If you want a refresher on how far society has come on dealing with end-of-life care issues — and what issues are still to be resolved — then this retrospective article in the Feb 12 issue of the New England Journal of Medicine from experts at The Hastings Center is a great place to begin. It reviews the history of the end-of-life care movement in the U.S., takes a look at the integration of palliative care into health care delivery, discusses the still controversial “death with dignity” laws and ethical issues like removal of feeding and hydration tubes.

I recently spoke with co-author Nancy Berlinger, Ph.D., a research scholar at Hastings, about how the conversation on death and dying has changed over four decades. Continue reading

Blogger’s journey in ‘Alzheimer’s World’ brings perspective to national plan

Judith Graham

About Judith Graham

Judith Graham (@judith_graham), is a freelance journalist based in Denver and former topic leader on aging for AHCJ. She haswritten for the New York Times, Kaiser Health News, the Washington Post, the Journal of the American Medical Association, STAT News, the Chicago Tribune, and other publications.

Last week was life-changing for Bob DeMarco, author of the Alzheimer’s Reading Room blog. It was the week that his beloved mother, Dotty – the inspiration for his blog – died.

Regular readers knew that Dotty was failing because DeMarco wrote about the end of her life as he writes about everything: with unvarnished honesty, deep insight and love.

There are others who have written well about the experience of living with someone with Alzheimer’s disease. But DeMarco did so more consistently than anyone else.

Core Topics
Health Reform
Aging
Other Topics

Many other people – families, physicians, other experts, even advocates – refer to those who have Alzheimer’s as being lost to the world and themselves. DeMarco never accepted this. He was sure Dotty remained with him despite entering a different “Alzheimer’s reality.”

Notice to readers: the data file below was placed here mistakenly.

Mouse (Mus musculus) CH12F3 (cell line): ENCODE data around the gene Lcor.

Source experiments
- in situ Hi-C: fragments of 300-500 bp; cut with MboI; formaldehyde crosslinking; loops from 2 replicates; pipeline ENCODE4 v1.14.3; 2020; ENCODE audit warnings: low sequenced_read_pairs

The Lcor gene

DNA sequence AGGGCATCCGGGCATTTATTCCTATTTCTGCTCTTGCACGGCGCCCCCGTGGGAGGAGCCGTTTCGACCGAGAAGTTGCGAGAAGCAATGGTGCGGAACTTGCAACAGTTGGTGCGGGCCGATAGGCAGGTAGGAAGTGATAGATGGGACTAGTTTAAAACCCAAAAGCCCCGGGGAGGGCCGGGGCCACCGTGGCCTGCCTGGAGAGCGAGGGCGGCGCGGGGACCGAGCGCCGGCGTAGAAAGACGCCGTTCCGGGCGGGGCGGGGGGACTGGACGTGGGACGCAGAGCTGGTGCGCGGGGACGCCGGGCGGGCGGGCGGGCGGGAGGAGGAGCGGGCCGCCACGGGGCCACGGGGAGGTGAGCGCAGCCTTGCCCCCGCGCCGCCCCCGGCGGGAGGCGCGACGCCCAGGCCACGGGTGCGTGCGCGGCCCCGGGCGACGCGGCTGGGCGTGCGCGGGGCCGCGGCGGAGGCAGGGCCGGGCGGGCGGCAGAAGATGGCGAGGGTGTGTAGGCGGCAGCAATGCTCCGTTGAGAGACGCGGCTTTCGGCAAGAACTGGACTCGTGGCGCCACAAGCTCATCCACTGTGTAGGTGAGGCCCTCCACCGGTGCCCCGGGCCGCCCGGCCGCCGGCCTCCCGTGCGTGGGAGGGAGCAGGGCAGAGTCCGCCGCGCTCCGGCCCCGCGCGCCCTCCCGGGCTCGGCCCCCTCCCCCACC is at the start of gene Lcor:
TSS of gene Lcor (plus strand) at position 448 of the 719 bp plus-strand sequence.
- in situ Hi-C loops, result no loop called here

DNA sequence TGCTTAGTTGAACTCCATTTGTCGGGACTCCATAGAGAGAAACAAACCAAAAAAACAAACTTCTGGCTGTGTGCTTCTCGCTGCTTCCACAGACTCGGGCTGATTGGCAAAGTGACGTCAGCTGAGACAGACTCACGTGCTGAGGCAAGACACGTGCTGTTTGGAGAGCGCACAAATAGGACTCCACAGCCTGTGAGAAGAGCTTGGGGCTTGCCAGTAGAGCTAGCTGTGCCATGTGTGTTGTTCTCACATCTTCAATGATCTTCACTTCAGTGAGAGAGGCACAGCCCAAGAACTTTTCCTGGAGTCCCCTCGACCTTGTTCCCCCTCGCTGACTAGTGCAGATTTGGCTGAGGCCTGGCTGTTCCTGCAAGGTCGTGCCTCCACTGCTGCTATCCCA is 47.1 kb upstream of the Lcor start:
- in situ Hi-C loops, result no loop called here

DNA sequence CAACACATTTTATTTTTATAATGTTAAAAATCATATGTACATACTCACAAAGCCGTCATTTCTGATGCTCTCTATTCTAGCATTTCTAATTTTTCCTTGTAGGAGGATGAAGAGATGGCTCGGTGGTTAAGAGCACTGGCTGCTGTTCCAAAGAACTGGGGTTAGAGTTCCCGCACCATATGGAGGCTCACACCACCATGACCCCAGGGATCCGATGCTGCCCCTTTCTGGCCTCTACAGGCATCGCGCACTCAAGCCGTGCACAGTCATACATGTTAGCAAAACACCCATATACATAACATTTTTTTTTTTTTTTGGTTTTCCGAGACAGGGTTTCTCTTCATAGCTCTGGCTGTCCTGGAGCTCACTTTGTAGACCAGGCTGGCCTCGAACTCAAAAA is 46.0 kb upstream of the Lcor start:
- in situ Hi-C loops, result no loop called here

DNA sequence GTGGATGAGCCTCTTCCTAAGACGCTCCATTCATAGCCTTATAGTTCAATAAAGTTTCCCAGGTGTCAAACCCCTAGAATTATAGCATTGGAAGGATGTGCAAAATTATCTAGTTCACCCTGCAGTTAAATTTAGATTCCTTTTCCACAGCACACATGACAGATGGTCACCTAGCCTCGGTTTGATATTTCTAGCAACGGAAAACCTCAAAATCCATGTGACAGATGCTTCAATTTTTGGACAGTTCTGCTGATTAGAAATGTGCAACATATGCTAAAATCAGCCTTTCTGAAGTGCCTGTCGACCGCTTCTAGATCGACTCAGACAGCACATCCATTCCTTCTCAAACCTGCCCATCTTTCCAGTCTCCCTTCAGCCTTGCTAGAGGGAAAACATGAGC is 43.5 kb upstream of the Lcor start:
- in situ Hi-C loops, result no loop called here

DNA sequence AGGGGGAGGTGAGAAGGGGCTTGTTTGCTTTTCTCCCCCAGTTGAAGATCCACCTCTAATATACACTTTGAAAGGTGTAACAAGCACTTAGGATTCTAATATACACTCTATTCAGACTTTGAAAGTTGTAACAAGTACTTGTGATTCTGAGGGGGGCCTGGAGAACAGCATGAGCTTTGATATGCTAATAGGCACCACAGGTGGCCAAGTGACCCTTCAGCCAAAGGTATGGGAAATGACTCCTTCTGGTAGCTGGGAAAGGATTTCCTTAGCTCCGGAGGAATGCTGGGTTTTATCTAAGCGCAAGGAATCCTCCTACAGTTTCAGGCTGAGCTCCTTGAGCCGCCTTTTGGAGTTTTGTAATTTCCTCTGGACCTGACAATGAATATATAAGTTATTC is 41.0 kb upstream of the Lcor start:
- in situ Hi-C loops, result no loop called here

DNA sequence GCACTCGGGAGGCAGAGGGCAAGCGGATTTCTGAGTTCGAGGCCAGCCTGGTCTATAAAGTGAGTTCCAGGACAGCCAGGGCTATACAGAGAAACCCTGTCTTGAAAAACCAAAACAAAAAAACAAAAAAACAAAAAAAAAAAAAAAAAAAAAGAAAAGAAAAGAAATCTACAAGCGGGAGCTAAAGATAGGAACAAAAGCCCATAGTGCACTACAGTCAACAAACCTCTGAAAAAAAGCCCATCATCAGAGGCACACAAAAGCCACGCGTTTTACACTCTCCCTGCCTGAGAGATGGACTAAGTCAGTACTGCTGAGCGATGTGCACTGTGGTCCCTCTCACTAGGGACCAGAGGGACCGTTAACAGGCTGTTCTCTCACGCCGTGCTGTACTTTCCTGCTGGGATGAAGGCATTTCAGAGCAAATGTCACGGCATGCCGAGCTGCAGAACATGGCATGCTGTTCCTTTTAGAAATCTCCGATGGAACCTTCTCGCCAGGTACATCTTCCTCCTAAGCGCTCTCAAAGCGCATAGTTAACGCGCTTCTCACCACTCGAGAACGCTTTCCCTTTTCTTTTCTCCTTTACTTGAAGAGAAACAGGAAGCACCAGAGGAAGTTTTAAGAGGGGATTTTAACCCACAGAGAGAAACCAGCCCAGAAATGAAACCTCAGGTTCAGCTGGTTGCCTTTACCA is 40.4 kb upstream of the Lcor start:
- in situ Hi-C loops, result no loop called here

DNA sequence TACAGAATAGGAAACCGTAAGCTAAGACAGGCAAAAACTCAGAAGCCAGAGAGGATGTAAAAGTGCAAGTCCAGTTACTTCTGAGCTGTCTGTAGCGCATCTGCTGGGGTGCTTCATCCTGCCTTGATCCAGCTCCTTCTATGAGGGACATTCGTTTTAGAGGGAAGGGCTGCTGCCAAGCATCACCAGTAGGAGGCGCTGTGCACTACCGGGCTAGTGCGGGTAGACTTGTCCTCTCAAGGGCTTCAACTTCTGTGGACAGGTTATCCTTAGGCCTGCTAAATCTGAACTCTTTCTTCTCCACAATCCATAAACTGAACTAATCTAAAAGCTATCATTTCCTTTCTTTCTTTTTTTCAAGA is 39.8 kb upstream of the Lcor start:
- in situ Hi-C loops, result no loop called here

Day after day, he endeavored to map his mother’s new “Alzheimer’s world” for readers. Last July, for instance, he wrote about how to communicate with someone who asks the same question over and over again. The key is to enter into that person’s experience, DeMarco suggested. Continue reading

CBC, grad students cover palliative care and death in Canada

Andrew Van Dam

About Andrew Van Dam

Andrew Van Dam of The Wall Street Journal previously worked at the AHCJ offices while earning his master’s degree at the Missouri School of Journalism.

The CBC’s new series on dying has a unique provenance: The stories are the work of 16 graduate students at The University of Western Ontario, as well as that of CBC health reporters, and are the final product of a unique journalism course focused on reporting on death and dying. gooddeathThe collaboration seems to have started with a definition of its title, “A Good Death.” In this case, it means one that is “peaceful, loving and comfortable.” Access to such an end, the journalists found, varied widely depending on economic, geographic and cultural circumstances.

The introduction to the package has wonderful descriptions of all the stories that went into it but they don’t link to the pieces. I’ve taken the liberty of adding relevant links, then copying and pasting that section below.